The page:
1. MBA IB 6102: MARKETING MANAGEMENT
ASSIGNMENT TOPIC:- PRICING POLICY AND STRATEGIES
Dr. B B Goyal
UBS, Panjab University
MBA IB (2017-19)
PRICING POLICY AND STRATEGIES
Dr. B B Goyal
UBS, Panjab University
MBA IB (2017-19)
MBA IB 6102: MARKETING MANAGEMENT
2. Pricing policy
Price: It is the quantity of payment or compensation given by one party to another in
return for goods or services.
The price of a product may be seen as a financial expression of the value of that
Pricing policy: It is the policy of a company or business that guides the price setting of
its good and services that are offered for sale.
In setting prices, the business will take into account the price at which it could acquire
the goods, the manufacturing cost, the market place, competition, market condition,
brand, and quality of product.
4. Factor influencing Pricing policy
5. Common Pricing policies
One price policy: offers the same price to all customers who purchase products under
the same conditions and in the same quantities. Most companies use a one-price policy
because it makes pricing easier and customers like it.
Flexible price policy: offers the same product and quantities to different customers at
different prices. For example, grocery stores might give frequent-shoppers discount
prices. Flexible pricing has become easier because companies now have access to
databases that keep track of different price scales.
6. Pricing Strategy
Pricing strategy in marketing is the pursuit of identifying the optimum price
for a product.
A pricing strategy takes into account segments, ability to pay, market
conditions, competitor actions, trade margins and input costs, amongst others.
It is targeted at the defined customers and against competitors.
8. Penetration Pricing
Penetration pricing is a pricing strategy where the price of a product is initially set low to
rapidly reach a wide fraction of the market and initiate word of mouth.
This strategy is most often used businesses
wishing to enter a new market or build on a
relatively small market share.
An example of penetration pricing would be
Amazon's Kindle Fire. They offered their
tablet for much cheaper than any of the
other tablets on the market.
9. Skimming Pricing
The practice of ‘price skimming’ involves charging a relatively high price for a short
time where a new, innovative, or much improved product is launched onto a market.
The objective of skimming is to “skim” off customers who are willing to pay more to
have the product sooner; prices are lowered later when demand from the “early
High prices can be enjoyed in the short term where demand is
relatively inelastic. In the short term the supplier benefits from
‘monopoly profits’, but as profitability increases, competing
suppliers are likely to be attracted to the market.
10. Competitive pricing
Competitive pricing is setting the price of a product or service based on what the competition
This pricing method is used more often by businesses selling similar products, since services
can vary from business to business, while the attributes of a product remain similar.
In order to grab market share, Pepsi generally start to drop prices, and shortly after, Coca Cola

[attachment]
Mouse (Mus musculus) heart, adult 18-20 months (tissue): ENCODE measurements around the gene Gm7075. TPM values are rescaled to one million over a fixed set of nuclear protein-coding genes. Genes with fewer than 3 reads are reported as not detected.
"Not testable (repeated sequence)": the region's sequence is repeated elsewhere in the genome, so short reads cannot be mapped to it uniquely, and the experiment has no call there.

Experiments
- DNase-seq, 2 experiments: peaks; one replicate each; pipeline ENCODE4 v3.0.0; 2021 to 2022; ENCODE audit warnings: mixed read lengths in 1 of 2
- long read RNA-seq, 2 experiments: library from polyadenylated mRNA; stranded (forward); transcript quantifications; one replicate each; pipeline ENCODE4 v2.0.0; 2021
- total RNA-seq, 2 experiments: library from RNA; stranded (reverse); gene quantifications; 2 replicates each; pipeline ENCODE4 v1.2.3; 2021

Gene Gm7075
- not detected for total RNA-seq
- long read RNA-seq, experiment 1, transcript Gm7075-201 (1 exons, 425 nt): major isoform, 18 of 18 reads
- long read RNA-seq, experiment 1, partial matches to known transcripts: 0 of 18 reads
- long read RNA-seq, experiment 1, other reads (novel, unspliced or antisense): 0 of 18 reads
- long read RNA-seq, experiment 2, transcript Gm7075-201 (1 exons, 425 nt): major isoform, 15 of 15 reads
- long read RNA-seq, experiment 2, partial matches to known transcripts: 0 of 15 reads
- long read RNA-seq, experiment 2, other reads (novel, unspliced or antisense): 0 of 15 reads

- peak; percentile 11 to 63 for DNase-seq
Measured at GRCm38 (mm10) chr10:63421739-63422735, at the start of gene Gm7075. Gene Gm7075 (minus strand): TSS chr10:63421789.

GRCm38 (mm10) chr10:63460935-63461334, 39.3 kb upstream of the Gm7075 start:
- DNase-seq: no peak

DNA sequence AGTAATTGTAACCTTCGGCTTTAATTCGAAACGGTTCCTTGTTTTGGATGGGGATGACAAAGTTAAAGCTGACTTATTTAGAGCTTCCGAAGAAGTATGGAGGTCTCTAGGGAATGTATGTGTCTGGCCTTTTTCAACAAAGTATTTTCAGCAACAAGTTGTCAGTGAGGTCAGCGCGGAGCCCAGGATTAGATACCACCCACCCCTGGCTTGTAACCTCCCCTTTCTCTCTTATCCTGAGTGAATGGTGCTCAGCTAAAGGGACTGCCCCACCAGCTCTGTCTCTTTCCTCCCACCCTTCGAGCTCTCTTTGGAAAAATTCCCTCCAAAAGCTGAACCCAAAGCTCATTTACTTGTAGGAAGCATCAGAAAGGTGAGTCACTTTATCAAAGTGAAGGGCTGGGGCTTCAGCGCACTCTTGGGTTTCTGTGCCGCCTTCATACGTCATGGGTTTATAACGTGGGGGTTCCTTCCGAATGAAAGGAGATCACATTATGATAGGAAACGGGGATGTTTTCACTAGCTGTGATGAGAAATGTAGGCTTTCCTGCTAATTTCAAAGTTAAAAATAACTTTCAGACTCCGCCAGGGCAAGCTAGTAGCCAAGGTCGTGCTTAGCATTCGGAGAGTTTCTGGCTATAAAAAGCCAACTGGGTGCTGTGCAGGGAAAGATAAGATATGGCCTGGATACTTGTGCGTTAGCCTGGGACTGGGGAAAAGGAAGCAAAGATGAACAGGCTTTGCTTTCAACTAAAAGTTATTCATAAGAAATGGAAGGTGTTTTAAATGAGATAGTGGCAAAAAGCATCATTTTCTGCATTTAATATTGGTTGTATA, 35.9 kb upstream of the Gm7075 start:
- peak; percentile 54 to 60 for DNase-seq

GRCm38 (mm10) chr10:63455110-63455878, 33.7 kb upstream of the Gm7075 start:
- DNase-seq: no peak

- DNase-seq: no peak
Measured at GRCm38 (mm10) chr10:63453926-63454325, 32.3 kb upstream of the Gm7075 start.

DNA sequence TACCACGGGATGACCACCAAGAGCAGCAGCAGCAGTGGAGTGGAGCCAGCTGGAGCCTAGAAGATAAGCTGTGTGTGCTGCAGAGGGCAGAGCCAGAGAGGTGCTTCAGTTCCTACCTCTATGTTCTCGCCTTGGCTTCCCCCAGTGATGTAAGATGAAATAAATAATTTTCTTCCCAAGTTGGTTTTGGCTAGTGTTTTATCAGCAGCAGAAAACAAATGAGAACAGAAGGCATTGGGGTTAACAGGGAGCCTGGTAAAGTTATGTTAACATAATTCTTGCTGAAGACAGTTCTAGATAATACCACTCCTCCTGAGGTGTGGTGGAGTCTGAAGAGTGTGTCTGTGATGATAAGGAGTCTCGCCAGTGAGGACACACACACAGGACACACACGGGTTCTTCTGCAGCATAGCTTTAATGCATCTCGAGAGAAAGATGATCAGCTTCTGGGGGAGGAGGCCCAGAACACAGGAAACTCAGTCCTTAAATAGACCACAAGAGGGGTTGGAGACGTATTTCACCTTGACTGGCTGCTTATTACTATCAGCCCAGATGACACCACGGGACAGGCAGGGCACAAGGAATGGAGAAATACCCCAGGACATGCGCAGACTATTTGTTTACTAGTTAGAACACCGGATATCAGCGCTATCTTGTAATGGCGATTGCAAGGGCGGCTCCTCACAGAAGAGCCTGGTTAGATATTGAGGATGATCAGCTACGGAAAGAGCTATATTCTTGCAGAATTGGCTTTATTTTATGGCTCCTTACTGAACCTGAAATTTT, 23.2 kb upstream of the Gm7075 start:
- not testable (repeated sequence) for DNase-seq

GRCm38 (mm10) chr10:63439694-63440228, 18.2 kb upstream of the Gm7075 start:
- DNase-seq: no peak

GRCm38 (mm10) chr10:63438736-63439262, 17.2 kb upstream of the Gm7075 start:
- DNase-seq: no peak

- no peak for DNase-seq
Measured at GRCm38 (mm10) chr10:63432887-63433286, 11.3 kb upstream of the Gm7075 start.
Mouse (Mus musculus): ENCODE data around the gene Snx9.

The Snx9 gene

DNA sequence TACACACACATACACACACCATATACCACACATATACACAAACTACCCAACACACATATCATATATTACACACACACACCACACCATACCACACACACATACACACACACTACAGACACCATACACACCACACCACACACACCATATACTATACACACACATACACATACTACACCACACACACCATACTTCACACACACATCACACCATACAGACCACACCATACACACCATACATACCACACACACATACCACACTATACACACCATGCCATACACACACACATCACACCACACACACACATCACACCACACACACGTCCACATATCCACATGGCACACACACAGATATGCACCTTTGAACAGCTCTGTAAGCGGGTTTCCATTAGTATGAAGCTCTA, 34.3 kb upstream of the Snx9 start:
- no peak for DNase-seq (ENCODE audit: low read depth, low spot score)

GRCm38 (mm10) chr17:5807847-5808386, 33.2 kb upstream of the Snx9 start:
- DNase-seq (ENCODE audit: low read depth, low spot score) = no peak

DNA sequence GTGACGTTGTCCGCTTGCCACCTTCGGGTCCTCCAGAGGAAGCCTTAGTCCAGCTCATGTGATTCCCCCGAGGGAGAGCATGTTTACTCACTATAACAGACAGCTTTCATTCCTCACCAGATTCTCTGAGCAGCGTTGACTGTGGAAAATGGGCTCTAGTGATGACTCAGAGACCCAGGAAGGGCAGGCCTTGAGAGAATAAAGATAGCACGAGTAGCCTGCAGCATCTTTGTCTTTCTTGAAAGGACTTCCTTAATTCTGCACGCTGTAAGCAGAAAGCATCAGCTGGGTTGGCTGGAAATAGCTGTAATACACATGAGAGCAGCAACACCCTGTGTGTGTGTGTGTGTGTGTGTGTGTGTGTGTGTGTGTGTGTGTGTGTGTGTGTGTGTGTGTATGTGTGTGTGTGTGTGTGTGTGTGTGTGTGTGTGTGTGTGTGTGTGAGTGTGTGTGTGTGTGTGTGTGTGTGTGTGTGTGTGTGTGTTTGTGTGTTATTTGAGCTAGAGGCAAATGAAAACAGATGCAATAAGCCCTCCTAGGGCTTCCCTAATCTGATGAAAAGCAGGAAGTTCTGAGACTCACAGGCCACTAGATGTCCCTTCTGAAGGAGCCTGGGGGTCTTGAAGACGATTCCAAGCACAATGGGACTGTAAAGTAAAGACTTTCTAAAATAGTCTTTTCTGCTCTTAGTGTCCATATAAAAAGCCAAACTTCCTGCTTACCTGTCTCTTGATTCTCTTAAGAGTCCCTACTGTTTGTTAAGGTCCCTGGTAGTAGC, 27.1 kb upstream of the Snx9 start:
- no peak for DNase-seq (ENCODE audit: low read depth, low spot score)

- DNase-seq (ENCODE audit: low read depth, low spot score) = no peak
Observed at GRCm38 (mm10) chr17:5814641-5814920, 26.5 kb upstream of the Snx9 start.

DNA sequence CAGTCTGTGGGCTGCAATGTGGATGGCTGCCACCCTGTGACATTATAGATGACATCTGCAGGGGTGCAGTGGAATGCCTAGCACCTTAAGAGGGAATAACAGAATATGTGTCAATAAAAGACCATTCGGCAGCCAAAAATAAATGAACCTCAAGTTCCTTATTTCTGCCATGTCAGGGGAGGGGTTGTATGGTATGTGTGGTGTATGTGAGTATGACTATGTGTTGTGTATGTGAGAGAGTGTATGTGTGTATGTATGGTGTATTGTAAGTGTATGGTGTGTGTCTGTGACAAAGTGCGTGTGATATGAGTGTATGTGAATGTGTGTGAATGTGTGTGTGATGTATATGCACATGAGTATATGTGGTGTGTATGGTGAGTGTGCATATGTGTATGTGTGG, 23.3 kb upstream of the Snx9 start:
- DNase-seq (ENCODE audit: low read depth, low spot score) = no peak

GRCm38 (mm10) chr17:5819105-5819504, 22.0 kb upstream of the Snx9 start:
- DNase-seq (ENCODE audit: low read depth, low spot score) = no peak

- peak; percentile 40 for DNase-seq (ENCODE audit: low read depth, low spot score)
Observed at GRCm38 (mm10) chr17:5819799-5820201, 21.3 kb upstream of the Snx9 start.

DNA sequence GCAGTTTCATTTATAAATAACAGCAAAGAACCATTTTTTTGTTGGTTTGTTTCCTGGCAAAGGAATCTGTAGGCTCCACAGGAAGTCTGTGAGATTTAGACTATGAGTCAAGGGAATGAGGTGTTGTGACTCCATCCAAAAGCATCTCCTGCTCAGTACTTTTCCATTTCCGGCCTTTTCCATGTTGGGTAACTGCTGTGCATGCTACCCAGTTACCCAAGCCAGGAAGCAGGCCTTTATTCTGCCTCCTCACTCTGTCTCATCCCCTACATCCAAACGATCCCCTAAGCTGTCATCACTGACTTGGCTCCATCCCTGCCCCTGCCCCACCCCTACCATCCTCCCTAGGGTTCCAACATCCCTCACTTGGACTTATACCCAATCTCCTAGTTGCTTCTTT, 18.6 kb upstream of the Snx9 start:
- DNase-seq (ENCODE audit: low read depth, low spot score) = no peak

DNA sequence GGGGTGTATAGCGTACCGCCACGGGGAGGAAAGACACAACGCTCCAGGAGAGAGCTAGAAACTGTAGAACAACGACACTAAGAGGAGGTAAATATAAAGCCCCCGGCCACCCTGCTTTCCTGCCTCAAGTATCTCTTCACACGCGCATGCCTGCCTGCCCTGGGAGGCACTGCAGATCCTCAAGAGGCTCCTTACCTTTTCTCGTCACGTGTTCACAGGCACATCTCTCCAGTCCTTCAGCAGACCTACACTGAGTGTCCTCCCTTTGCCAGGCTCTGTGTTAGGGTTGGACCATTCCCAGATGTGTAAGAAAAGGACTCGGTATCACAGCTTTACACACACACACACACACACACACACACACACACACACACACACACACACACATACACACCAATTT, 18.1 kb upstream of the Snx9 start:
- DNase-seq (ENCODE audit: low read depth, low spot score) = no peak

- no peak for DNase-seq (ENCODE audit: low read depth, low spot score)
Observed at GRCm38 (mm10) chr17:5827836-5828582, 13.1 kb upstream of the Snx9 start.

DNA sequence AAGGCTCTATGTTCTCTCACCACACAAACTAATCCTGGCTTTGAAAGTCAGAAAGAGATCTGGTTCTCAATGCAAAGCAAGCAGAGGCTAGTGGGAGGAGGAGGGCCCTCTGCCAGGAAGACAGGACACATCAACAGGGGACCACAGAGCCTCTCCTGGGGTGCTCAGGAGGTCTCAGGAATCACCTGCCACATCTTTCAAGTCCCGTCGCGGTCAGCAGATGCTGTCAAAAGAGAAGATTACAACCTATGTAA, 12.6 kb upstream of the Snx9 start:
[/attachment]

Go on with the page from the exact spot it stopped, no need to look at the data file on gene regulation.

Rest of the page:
decide to decrease theirs slightly but not for all products.
11. Economy Pricing
A valuation technique which assigns a low price to selected products.
Economy pricing is widely used in the retail food business for groceries such as canned and
frozen goods sold under generic food brands where marketing and production costs have been
kept to a minimum.
12. Bundle Pricing
In a bundle pricing, companies sell a package or set of goods or services for a lower price than
they would charge if the customer bought all of them separately.
Common examples include option packages on new cars, value meals at restaurants and cable
TV channel plans.
Pursuing a bundle pricing strategy allows you to increase your profit by giving customers a
13. Discount Pricing
Businesses use discount pricing to sell low-priced products in high quantities. With this
strategy, it is important to cut costs and stay competitive.
Large retailers are able to demand price discounts from suppliers and make a discount pricing
Occasional discounts and discounts that reward loyal
customers are effective.
Discounts used too often begin a downward pricing
spiral that may eventually damage your ability to sell
the product at full price.
14. Discriminatory Pricing
Price discrimination is a pricing strategy that charges customers different prices for the same
product or service.
In pure price discrimination, the seller charges each customer the maximum price that he is
willing to pay.
Consumers buying airline tickets several months in advance typically pay less than consumers
purchasing at the last minute. When demand for a particular flight is high, airlines raise the
prices of available tickets.
15. Prestige Pricing
Marketing strategy where prices are set higher than normal because lower prices will hurt
instead of helping sales, such as for high-end perfumes, jewellery, clothing, cars, etc. Also called
Prestige pricing has a direct correlation with the brand and the perception of the customers
over the image of the company.
16. Full Cost Pricing
Full cost plus pricing is a price-setting method under which you add together the direct
material cost, direct labour cost, selling and administrative costs, and overhead costs for a
product, and add to it a mark-up percentage (to create a profit margin) in order to derive the
price of the product.
This method is most commonly used in situations where products and services are provided
based on the specific requirements of the customer; thus, there is reduced competitive pressure
and no standardized product being provided.
The method may also be used to set long-term prices that are sufficiently high to ensure a
profit after all costs have been incurred.